Plymouth says poor conditions led to shutdown. Instructor says it was payback for new access law.
Plymouth city leaders suddenly shut down their police shooting range last week, upsetting residents and volunteer firearms safety instructors who planned to use the range next month to train kids to shoot.
They say the abrupt closing was directed at them because they initiated legislation for a new state law that requires publicly funded ranges to open for youth gun training -- a law that Plymouth leaders had opposed.
City leaders counter that the basement shooting range has mold problems and outdated equipment and needs costly renovations. Shutting it down now will save taxpayers money, they say.
"This facility is a subpar facility at best," Police Chief Mike Goldstein said. "I'm concerned about [the students'] safety."
He acknowledged that the prospect of public use of the facility speeded up its closing.
"Is it coincidental? Yeah. Was it on purpose? No," he said. "But the fact that the public would have access did weigh in on the process."
The new law requiring public ranges to be opened for youth gun training, which passed in April, was widely opposed by police and city leaders from around the metro who feared it would mean added costs and liability.
Each year, about 24,000 Minnesota kids -- 7,000 in the metro -- take the youth firearms safety course from the Department of Natural Resources (DNR). While Maple Grove has long hosted DNR classes at its range, some cities -- Minnetonka, for example -- have never allowed public use because of liability concerns.
The South Metro Public Safety Training Facility in Edina, which is used by Bloomington, Eden Prairie and Edina police, has refused to host DNR classes for several years because it must staff the facility for classes. Because of the new law, they're opening to classes one day a week.
"None of the public safety facilities care to have it forced on us," said Deb Fields, executive director at the South Metro range. "Believe me, [kids are] lined up down the sidewalk [for the classes], so I do support the cause. But the state never showed up to support us." If the state would raise the tuition for the class, and give facilities a portion to cover expenses, she said, "it would probably be a different story."
The new law was initiated by Plymouth resident David Larson, 58, a firearms safety instructor. Struggling to find a shooting range for his class, he noticed one in the fire station near his home. When the city declined to open it, he went to the Capitol.
An amendment that was tacked onto the omnibus fish and game bill requires metro-area shooting ranges that get public money -- except those in Minneapolis and St. Paul -- to be made available twice in the spring and twice in the summer for DNR firearms safety classes.
Goldstein wrote legislators that Plymouth opposed it, saying the provisions "are too broad."
But the bill passed and Larson planned an Aug. 18 gun safety field day in Plymouth. Goldstein said he gave the OK but told Larson that he would need to go elsewhere if water continued to leak into the facility as it has for the last few years.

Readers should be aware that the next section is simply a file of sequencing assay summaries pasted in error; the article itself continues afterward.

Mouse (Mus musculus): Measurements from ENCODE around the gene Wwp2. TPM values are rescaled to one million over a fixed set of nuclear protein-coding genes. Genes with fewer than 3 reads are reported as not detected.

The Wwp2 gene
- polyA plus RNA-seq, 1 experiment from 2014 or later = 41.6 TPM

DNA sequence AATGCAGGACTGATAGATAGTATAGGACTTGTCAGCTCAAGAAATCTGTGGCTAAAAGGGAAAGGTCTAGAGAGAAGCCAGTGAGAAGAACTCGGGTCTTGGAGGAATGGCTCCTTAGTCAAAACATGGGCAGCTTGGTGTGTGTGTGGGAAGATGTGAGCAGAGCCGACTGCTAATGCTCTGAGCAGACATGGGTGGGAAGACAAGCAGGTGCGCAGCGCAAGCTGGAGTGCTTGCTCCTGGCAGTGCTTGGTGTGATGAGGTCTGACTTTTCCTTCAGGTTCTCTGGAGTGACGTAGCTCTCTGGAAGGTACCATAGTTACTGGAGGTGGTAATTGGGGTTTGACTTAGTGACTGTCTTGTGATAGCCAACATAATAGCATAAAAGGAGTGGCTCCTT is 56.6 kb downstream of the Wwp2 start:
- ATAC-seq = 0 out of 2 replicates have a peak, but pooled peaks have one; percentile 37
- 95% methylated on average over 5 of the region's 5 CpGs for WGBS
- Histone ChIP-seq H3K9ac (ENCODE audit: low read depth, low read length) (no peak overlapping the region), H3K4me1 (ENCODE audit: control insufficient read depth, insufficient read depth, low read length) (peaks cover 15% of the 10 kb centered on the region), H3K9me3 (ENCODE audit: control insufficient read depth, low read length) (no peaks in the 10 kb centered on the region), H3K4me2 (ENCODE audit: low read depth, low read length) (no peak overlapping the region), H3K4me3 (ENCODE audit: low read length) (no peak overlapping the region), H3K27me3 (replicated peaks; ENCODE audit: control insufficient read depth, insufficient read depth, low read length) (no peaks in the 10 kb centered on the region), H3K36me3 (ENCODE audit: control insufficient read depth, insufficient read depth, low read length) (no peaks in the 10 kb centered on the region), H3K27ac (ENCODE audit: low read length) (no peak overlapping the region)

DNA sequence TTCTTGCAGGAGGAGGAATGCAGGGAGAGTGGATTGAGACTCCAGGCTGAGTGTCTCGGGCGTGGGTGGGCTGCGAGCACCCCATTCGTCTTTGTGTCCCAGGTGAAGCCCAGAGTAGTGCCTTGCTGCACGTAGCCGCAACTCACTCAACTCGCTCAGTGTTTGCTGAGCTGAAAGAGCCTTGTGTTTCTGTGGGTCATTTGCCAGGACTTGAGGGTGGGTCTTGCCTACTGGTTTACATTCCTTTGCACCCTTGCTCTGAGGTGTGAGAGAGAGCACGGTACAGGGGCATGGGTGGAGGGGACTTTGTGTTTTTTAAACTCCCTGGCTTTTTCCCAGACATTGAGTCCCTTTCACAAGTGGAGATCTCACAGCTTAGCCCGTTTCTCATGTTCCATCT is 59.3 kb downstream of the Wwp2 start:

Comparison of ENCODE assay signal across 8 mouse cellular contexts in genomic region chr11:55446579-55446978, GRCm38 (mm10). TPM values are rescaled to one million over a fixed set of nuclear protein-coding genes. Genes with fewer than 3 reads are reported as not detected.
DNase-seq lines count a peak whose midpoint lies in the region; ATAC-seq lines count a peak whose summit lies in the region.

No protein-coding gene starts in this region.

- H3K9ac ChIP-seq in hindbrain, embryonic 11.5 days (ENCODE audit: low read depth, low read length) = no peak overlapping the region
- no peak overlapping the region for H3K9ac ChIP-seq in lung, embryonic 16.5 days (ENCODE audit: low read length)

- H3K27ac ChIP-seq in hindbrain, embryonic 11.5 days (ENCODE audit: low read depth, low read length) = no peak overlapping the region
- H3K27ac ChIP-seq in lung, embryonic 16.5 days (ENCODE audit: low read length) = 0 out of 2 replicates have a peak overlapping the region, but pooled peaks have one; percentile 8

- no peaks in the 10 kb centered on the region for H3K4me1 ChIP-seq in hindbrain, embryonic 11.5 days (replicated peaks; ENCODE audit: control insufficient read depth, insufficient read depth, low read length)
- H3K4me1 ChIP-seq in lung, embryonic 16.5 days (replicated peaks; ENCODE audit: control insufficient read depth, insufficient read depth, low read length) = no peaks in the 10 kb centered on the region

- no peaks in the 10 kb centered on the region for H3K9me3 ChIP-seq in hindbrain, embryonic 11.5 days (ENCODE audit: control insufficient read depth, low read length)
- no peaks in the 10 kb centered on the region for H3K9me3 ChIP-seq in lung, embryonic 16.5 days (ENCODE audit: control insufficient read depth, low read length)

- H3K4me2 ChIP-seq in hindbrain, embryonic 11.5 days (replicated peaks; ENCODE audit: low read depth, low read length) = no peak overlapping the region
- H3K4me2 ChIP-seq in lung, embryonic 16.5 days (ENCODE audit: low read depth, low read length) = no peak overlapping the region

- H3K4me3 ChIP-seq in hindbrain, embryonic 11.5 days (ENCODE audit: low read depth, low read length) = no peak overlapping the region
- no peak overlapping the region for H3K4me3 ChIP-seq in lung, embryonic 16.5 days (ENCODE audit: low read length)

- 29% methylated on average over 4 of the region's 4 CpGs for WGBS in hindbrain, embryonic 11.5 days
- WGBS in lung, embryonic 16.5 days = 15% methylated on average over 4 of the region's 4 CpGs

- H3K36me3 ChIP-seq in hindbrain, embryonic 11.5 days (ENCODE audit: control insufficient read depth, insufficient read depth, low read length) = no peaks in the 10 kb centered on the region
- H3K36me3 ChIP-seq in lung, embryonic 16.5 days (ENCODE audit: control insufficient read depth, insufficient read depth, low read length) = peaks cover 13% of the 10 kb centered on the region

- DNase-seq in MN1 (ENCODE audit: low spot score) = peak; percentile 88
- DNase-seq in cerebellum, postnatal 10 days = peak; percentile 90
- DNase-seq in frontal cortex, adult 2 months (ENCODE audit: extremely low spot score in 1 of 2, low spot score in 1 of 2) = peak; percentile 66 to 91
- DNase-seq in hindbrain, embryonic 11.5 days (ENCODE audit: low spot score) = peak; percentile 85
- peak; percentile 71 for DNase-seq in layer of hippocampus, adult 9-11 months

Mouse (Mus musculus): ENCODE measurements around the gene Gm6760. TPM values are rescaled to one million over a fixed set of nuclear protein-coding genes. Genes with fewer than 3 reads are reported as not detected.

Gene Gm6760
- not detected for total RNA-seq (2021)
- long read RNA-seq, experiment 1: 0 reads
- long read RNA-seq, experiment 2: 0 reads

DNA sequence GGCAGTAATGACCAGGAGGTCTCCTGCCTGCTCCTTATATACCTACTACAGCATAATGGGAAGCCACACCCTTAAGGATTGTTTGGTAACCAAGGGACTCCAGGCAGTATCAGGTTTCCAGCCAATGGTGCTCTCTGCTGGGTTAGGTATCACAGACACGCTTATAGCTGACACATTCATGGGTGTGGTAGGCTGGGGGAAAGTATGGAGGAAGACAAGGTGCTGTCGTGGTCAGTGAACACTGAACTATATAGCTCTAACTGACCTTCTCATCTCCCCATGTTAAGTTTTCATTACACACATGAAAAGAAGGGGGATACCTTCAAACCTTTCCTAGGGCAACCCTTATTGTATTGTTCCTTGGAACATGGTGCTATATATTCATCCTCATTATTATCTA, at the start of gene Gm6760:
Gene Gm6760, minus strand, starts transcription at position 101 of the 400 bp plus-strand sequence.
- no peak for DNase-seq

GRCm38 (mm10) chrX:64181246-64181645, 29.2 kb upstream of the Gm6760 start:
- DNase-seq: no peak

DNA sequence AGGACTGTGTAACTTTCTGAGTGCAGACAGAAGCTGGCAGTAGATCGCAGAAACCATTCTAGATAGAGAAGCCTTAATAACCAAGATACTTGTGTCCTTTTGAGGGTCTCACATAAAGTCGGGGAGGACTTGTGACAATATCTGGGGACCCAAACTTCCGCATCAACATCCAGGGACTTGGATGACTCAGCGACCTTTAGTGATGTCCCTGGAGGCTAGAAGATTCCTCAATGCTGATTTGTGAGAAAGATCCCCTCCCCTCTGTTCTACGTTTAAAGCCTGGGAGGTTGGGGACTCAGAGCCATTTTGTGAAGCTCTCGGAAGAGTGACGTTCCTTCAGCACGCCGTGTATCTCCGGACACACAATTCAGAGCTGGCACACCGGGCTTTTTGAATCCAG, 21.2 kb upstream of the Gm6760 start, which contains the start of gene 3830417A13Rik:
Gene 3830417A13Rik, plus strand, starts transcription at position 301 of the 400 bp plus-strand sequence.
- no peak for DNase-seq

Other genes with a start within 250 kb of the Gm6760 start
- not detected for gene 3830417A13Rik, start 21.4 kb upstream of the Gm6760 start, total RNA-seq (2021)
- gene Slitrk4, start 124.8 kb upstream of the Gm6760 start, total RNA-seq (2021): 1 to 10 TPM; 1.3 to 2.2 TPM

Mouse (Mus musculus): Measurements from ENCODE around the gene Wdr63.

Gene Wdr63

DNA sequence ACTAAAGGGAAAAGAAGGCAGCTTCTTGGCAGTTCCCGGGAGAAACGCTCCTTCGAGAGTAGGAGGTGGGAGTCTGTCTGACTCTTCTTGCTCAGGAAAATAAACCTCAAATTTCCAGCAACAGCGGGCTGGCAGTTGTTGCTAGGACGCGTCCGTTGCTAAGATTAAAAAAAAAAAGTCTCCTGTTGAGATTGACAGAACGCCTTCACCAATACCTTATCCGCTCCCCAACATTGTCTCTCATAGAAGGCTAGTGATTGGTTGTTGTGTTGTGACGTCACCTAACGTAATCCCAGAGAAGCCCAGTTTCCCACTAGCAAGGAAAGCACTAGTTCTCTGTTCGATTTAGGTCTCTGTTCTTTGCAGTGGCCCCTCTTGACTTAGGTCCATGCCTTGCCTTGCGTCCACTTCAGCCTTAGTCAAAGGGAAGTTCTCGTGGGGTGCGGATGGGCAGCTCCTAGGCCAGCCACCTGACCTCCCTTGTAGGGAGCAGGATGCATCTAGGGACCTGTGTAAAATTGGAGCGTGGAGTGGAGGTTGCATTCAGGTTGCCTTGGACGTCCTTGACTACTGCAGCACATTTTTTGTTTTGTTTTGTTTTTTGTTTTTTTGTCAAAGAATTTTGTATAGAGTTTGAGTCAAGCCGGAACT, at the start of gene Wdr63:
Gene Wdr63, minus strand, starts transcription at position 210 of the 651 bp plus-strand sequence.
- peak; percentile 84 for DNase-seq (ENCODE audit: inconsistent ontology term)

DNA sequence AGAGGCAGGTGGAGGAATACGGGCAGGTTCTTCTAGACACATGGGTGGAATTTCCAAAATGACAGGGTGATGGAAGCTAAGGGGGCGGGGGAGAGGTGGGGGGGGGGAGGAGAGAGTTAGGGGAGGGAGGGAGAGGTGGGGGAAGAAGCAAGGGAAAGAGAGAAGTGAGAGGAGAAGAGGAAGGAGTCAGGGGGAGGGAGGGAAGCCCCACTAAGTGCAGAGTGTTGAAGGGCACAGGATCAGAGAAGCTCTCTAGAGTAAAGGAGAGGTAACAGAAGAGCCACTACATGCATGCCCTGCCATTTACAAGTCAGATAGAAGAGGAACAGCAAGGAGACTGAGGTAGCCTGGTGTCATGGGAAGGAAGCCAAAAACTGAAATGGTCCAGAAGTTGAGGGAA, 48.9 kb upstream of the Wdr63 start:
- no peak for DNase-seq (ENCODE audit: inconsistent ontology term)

When Goldstein told City Council members on July 10 that the leak was still there, they agreed to close the range immediately.
City: Leak prompted closure
Goldstein told council members that the range, in use since 1989, needed $150,000 in renovations. The city has spent about $170,000 renovating and dealing with mold problems in addition to annual operating costs of about $50,000.
"There are certain tactics we can't carry out," he said. "And it's not a safe place."
While council members didn't mention the DNR classes, most agreed they'd save money closing a range that has "run its course," Mayor Kelli Slavik said at the meeting. She declined to comment for this story.
Larson said he feels targeted for pushing for the new law and that he's disappointed by the closure.
"I was hoping Plymouth would be the poster child for success and the first seven-county city to have a police range [used for firearms safety courses]," Larson said. "We're having a resurgence in the shooting sports and a big, big part of that is in Plymouth."
Although it oversees the classes, the DNR isn't involved in the dispute. DNR Maj. Roger Tietz said that many cities, especially in outstate Minnesota, long have had police partnerships with sportsmen's clubs and vice versa.
"It just seems like it would be a natural fit," he said. While cities that oppose opening ranges to the public may have legitimate concerns, he said, "It's not like instructors are going to be there every day."
Plymouth will keep the basement closed to manage the mold, but keep the other three floors of the fire station open.
Students such as 15-year-old Gracie Tripp of Plymouth now must look elsewhere for the field training she signed up for. She must finish the course in order to compete in her school's new trapshooting club. Her mom has scoured the Twin Cities for classes near their home.
"There's just a big gap of where you can go in the western suburbs," Julie Tripp said. "They fill up quickly. I honestly don't know what we're going to do."
Kelly Smith • 612-673-4141 Twitter: @kellystrib